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Dismissed for decades, now Pierre Bonnard takes centre stage

This article is over 5 years, 3 months old
The French painter is typecast as being a bit lightweight, but a new exhibition at Tate Britain reveals a melancholy and tender artist, writes Ben Windsor
Issue 2639
Pierre Bonnard’s The Studio with Mimosa (1939-46)

Pierre Bonnard’s The Studio with Mimosa (1939-46)

The Tate Modern is staging the first major show of French painter Pierre Bonnard’s work in Britain for 20 years.

It’s on a grand scale with more than a hundred paintings spread over thirteen rooms.

Bonnard polarises opinion, which is surprising for a painter who is best known for images of cosy ­domesticity, infused with colour and light.

Fellow Painter Henri Matisse praised him as “a great artist for our time” whereas Pablo Picasso couldn’t stand him.

Many in the industry considered him too facile, too eager to please.

He even tends to get overlooked by official art histories.

But because he kept ploughing his own furrow and showed little desire to pursue the latest artistic fashions, he became hard to categorise and easy to neglect.

This was especially true in the US, where a definition of modern art was being developed in the mid-20th century that would exclude Bonnard.


Bonnard was born in 1867 shortly before the Franco-Prussian war—and the Paris Commune—and was raised in a suburb of Paris close to Versailles.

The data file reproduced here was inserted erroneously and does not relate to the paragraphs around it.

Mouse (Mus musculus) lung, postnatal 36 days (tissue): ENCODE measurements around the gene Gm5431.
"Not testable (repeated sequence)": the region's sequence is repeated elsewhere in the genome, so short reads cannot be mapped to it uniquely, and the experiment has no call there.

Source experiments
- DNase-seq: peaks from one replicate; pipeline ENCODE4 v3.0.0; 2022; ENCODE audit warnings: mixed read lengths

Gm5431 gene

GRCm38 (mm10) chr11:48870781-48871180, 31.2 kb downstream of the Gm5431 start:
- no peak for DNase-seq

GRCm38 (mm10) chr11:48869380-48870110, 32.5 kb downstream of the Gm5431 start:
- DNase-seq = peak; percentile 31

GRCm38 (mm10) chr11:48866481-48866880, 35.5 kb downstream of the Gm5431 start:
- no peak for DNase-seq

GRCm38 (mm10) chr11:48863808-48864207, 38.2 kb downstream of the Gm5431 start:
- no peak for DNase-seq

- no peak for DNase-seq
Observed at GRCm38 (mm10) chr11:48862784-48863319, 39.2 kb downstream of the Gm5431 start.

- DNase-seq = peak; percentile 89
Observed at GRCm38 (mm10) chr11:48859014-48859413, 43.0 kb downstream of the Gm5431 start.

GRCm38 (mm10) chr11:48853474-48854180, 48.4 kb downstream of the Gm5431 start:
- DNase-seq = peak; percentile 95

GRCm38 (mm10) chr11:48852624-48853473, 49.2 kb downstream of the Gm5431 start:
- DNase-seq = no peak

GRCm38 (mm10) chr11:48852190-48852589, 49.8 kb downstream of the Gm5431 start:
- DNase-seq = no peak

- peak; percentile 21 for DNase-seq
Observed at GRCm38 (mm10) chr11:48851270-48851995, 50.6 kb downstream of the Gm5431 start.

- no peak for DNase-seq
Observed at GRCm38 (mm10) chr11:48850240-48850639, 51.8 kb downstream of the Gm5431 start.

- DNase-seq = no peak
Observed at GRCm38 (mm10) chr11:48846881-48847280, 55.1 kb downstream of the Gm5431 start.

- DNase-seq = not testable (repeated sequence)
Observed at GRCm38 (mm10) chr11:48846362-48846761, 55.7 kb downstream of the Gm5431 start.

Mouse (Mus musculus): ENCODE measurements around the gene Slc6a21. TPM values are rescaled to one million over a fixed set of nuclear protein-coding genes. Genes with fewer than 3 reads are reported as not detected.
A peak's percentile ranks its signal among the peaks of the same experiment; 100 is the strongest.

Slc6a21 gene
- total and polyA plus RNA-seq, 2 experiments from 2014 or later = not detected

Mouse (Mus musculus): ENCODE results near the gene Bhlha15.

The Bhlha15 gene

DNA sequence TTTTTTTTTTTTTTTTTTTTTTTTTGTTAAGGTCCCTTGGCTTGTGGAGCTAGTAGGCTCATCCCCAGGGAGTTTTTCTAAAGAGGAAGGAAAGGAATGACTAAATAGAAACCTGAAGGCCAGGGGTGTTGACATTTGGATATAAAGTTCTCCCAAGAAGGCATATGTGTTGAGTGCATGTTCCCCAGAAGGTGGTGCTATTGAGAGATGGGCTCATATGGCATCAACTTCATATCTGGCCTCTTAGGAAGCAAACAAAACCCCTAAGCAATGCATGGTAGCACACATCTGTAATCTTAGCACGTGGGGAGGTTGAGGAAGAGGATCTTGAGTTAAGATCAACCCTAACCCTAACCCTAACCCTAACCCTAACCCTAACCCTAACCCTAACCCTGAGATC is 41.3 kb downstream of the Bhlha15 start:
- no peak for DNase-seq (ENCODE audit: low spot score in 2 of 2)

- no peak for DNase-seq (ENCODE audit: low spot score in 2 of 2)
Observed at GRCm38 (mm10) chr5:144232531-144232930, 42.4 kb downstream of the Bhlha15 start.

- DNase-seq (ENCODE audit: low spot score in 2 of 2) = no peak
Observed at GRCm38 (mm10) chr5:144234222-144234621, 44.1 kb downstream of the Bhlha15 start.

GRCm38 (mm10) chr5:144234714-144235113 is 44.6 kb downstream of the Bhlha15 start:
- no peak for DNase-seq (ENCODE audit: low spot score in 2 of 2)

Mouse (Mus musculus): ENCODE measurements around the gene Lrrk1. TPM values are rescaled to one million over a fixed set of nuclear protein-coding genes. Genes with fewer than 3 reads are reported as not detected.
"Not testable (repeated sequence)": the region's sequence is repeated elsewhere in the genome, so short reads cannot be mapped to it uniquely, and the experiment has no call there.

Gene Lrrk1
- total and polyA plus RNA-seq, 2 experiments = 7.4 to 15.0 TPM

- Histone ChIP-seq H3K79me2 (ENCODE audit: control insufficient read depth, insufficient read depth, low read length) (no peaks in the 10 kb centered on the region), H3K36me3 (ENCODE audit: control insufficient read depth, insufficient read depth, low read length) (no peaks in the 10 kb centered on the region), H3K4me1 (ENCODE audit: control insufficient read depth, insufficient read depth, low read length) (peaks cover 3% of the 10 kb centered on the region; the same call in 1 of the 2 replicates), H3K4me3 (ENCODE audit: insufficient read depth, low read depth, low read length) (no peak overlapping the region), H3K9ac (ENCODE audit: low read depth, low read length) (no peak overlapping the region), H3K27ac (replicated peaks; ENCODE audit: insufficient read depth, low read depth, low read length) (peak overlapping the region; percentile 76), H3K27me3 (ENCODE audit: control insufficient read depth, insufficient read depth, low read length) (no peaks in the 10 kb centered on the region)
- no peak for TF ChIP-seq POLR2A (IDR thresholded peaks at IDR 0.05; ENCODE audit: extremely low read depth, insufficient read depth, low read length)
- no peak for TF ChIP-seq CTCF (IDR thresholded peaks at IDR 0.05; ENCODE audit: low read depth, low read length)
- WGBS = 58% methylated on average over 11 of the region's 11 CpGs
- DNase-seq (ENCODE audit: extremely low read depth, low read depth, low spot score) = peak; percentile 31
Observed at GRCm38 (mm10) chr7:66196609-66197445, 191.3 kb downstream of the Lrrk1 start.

His father was a prominent official in the French ministry of war. He was keen for Bonnard to become a lawyer, but didn’t seem too upset when he took a more bohemian path.

The curators of the Tate Modern’s exhibition say they’re aiming to subvert our preconceptions about this artist “on the periphery of the canon, who we think we know”.

In many ways they achieve this admirably.

They’ve gathered works from across five decades, which are testament to both Bonnard’s desire to experiment and his idiosyncratic vision. Wandering around, it also becomes clear that his paintings are a tender—and increasingly melancholy—record of a 50 year love affair with his working class partner, Marthe de Meligny.

The common notion of Bonnard as a “painter of happiness” doesn’t survive a close viewing of his work. Bonnard’s own response to the charge was to observe, “He who sings is not always happy”.

Despite the beauty of his paintings and their depiction of the French middle classes, they are often suffused with sadness and occasionally anguish.

This is most marked in the late self portraits.

Photography clearly had a great influence. Some of his preparatory photos are on display here, but they are so tiny you’ll need a magnifying glass to see much in them.

From this new medium he assimilated a great deal—the experimental compositions, the cropping, the blurred motion, the capture of ­fleeting poses and transient expressions.


His figures don’t seem to be posing at all—they’re just absorbed in their regular activities.

His technique liberates them from the need to stand, sit or lay rigid for hours on end.

Bonnard had a very particular way of working—preferring to do so from memory, from rough sketches, photos, and notes.

He was keen not to be distracted by the details.

This approach lends his work great emotive power. And the haziness of the paintings means they take a while to decipher.

As you observe them they slowly unfurl, revealing surprises, jokes—and apparitions.

Pierre Bonnard—the colour of memory Tate Modern 
Until 6 May
Tickets £18/£17

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